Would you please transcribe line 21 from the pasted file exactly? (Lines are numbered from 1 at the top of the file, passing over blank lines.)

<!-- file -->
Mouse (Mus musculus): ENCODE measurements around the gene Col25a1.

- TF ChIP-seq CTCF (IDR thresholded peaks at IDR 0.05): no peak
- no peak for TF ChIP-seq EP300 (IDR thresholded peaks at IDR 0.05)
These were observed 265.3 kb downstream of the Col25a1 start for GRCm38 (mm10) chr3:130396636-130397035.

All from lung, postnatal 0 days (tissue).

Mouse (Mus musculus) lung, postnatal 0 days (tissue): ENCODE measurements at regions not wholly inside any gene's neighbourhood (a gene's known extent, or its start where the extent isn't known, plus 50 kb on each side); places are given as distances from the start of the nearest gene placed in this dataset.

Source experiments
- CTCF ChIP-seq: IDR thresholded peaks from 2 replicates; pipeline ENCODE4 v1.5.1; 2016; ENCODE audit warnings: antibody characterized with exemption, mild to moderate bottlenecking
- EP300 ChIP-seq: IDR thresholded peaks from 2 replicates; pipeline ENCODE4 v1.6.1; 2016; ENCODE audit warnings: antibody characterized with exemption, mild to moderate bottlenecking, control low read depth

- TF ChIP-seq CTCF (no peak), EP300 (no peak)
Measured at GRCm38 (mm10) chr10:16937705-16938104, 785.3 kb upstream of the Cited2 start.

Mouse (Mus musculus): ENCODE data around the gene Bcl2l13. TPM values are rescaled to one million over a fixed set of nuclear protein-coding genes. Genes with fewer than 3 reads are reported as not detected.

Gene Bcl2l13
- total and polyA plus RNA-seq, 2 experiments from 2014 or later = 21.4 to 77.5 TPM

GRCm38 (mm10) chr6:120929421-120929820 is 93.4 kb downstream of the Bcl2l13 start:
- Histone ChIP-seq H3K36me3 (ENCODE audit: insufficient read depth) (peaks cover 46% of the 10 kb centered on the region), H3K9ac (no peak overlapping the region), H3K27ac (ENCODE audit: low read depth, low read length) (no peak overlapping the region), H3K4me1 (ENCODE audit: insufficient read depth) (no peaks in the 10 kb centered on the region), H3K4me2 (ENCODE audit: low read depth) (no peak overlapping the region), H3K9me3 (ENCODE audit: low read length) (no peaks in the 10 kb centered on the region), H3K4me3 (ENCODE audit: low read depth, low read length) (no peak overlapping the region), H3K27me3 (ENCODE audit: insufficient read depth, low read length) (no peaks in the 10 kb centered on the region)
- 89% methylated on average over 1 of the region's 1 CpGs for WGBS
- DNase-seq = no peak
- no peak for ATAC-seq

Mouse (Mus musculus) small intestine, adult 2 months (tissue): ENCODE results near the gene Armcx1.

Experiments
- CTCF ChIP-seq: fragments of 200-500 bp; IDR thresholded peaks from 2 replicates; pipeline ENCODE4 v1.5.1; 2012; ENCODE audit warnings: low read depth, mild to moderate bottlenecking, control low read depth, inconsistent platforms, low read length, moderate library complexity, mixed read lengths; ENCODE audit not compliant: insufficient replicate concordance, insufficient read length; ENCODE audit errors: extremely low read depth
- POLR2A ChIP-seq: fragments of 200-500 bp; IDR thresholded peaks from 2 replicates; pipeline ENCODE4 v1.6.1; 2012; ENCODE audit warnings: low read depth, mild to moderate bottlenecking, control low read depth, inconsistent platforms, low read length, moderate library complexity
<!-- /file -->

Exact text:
Experiments